The Government has deviated from her traditional role of providing social services, law and order etc., to conducting businesses. She has channeled her funds and energy into business ventures such as running the refineries which have led to spending hundreds of millions with no significant change. Since the de-privatization of the sector by Yar’adua, the nation has suffered a decline in oil-revenue despite the amounts been spent on running these refineries.
If you were the President of Nigeria, what will you do?
Relinquish government control of the operation and management of the nation’s refineries by divesting a majority of its 100 percent equity to competent, resourceful and experienced independent private refining firms with the requisite capital and technical expertise needed for the development and maintenance of the refineries.
I will also establish a governmental agency that would have a board made up of external and independent stakeholders, that would govern and regulate the activities of these independent private refining firms.
Privatizing the refineries, the government and the nation as a whole stand to gain several advantages which include but not limited to improvement in the efficient allocation of resources, for mobilizing investment and for stimulating private sector development; reduce corruption and parasite mentality of Nigerians towards government-owned sectors and infuse capital and modernize technology in our refineries, many of which have not seen any improvement for years among others.
What is your take on the PIB, have you observed any gap?
A major gap in the PIB 2020 is that the government’s continued control of the new NNPC raises concerns of a likely continuation of old practices such as corruption and weak accountability. Also, the PIB 2020 does not specifically require the government to sell shares in NNPC Limited and this may stifle the much-needed fundraising required for the growth of the sector. Furthermore, unlike previous reform proposals, the PIB 2020 does not set a specific deadline for when the privatization/commercialization will be completed.
Also, the passage of the PIB is being pursued without matching the goals and vision of the PIB and the country’s energy policies. Without linking the PIB to a clear energy policy direction that responds to the troubling issues of epileptic power supply, the security of local consumption of gas, reform of the downstream sector and refineries, enhancement of local content, linkages between the Oil and Gas (O&G) sector and local economy in order to unleash the industrialization potentials in Nigeria, Nigeria may never be able to harness the full development potentials in the O&G industry. And for so long, it is unlikely to free the sector from the instability that threatens the revenue peace in the Niger Delta.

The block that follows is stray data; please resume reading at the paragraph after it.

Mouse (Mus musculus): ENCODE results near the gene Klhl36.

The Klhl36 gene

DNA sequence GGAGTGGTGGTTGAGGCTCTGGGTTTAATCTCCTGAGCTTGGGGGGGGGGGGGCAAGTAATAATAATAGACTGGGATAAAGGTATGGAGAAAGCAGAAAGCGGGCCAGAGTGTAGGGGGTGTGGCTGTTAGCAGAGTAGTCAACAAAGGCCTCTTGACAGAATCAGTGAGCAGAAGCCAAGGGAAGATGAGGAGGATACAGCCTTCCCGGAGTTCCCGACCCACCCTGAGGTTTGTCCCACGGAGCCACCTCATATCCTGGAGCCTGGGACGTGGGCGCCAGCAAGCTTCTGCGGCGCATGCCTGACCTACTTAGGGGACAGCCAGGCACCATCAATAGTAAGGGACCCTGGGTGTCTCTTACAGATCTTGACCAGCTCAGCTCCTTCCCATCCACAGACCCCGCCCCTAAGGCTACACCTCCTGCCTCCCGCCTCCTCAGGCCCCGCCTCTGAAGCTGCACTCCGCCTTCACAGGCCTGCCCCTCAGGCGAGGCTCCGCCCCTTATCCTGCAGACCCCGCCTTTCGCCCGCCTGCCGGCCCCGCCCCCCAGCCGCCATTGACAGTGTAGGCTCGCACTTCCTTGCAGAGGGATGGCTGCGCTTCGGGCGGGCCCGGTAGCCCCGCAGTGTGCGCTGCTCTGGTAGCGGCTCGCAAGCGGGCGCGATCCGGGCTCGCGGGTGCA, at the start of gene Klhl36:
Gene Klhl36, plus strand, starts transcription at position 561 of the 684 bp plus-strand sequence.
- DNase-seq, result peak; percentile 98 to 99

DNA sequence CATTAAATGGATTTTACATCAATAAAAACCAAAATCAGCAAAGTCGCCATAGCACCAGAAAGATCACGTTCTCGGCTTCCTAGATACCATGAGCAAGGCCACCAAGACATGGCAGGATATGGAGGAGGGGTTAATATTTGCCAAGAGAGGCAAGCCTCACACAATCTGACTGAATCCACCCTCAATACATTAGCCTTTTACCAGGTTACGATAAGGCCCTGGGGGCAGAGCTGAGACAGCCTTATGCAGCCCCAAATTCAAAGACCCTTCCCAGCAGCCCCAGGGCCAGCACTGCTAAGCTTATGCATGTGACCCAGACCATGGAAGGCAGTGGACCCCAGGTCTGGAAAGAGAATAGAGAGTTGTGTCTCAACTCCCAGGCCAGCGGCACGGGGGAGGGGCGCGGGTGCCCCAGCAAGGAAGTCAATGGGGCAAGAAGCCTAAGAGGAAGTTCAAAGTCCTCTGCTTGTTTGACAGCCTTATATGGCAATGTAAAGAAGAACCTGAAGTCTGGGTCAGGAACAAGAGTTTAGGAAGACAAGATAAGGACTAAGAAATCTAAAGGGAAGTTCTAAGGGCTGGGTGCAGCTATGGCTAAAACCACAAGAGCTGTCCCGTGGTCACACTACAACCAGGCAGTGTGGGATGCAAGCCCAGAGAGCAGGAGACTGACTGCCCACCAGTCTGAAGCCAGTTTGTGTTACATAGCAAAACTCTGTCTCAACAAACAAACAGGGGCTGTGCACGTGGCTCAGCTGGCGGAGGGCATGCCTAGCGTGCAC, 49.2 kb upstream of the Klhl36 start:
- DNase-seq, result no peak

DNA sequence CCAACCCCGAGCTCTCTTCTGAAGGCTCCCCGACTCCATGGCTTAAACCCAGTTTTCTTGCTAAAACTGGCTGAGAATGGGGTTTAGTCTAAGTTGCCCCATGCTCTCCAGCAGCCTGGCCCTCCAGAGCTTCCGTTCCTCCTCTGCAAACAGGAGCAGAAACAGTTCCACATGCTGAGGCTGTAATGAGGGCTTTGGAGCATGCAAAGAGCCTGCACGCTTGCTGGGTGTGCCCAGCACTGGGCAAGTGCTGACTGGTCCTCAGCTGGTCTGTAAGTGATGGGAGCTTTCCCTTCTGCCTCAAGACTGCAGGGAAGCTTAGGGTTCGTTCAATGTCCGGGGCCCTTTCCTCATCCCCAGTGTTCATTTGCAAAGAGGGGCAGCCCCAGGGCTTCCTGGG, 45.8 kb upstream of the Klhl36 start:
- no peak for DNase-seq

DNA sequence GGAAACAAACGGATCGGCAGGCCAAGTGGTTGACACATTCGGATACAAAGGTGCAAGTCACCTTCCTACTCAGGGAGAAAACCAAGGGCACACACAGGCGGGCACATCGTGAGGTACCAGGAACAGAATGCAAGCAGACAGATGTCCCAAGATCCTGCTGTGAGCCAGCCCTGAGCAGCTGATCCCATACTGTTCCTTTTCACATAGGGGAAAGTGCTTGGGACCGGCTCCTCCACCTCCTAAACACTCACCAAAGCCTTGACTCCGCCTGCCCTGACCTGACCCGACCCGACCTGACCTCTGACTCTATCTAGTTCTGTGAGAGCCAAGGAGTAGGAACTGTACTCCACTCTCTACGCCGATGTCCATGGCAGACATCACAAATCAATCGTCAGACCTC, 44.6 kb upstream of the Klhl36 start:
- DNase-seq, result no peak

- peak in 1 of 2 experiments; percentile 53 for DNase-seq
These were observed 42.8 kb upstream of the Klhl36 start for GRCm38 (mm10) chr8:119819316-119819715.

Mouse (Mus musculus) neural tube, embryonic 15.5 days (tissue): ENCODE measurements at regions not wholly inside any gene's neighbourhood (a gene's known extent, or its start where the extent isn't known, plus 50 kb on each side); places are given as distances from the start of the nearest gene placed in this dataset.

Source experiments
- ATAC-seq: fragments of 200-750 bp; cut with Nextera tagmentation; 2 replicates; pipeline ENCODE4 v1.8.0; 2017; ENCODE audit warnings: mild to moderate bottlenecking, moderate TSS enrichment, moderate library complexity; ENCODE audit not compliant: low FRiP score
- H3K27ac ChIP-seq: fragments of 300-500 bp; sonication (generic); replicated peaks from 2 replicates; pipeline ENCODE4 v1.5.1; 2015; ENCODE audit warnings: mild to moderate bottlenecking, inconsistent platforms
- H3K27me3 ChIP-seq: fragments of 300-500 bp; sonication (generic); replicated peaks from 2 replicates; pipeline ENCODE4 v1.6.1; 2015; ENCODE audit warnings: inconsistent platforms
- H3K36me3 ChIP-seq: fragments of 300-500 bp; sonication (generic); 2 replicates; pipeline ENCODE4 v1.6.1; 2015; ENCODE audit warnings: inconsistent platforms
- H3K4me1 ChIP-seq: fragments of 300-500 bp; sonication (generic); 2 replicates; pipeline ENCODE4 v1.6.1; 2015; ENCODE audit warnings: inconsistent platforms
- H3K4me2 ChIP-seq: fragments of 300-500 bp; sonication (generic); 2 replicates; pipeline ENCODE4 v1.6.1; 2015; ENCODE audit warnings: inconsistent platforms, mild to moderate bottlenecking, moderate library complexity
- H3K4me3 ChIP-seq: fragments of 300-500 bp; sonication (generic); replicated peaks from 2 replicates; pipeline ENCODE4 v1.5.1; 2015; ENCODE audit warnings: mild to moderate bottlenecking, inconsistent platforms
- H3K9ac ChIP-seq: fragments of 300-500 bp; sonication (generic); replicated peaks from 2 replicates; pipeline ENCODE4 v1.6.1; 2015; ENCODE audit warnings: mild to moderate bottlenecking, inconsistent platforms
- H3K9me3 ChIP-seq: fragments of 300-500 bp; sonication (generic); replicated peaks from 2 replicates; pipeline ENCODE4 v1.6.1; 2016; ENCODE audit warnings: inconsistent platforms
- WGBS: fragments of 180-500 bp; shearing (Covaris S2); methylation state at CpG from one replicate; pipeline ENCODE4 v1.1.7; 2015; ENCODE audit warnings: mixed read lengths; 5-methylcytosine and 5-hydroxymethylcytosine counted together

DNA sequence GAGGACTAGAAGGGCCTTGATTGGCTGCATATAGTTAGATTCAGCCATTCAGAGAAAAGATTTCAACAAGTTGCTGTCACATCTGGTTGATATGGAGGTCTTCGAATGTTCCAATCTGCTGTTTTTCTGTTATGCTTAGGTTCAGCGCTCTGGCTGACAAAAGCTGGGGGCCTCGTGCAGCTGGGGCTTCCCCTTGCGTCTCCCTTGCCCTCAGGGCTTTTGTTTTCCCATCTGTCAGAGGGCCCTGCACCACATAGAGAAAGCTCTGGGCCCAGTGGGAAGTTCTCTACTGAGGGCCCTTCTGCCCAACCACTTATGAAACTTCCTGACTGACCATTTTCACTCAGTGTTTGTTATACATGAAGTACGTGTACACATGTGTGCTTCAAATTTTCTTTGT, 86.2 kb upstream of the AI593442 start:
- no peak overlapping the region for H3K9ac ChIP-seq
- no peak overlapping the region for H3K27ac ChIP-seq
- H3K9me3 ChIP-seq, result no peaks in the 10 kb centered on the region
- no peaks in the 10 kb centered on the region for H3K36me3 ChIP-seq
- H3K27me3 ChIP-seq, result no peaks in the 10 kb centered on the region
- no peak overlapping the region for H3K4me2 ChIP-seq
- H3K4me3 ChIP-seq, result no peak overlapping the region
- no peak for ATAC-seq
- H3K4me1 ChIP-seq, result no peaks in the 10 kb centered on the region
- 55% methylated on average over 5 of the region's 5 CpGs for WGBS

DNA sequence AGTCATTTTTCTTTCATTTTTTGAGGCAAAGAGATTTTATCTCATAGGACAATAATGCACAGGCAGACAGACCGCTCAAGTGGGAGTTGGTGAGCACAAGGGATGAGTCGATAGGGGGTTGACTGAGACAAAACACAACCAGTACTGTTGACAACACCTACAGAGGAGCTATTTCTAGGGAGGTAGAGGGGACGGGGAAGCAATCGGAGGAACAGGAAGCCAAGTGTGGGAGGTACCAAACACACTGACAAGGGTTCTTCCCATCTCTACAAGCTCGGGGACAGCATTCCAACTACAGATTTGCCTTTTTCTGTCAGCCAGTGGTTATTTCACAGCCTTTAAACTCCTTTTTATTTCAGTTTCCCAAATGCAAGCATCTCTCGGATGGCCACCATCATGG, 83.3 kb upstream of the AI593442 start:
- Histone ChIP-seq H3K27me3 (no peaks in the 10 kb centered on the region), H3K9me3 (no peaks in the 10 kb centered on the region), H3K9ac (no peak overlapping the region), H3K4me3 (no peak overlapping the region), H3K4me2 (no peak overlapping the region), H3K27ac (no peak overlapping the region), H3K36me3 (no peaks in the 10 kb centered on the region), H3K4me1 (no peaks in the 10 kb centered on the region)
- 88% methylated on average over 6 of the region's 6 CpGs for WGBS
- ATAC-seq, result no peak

What is your take on the alleged unbundle of the NNPC under the draft of the new PIB?
I believe the unbundling of the NNPC would make for a clear separation of powers, increased statutory and sectoral funding, operational autonomy, transparency in appointments and dismissals, and insulation from political influence, within the newly established governmental entities.
If unbundled, what structure do you suggest should be implemented to further block holes in the sector?
I believe the structures/new entities proposed by the PIB 2020 (as discussed above), should be adequate to block holes in the Nigerian oil and gas sector.
Globally, one key structure that helps block holes in the oil & gas sector is sustainable finance. International experience shows that NOCs need flexible, reliable options for accessing capital while maintaining checks and balances that prevent them from becoming states within the state. Of particular importance is developing a workable revenue retention model that allows the kind of medium and long-term planning needed for effective commercial operations. This can be achieved by publicly listing the NOC shares. If managed well, public listings can enforce market discipline. They have encouraged innovation and efficiency in Petrobras (Brazil), Statoil (Norway) and KMG (Kazakhstan).
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As a case study, Brazil partially privatized Petrobras in 1997 with the ratification of Law 9.478. At the same time, the state established a regulatory body, the National Petroleum Agency, to guide Petrobras through its transition to a mixed public-private entity, and in particular, to assist in the sales of its shares abroad (notably on the New York Stock Exchange). Proceeds from the sales then went back into the sector, principally in offshore drilling and exploration.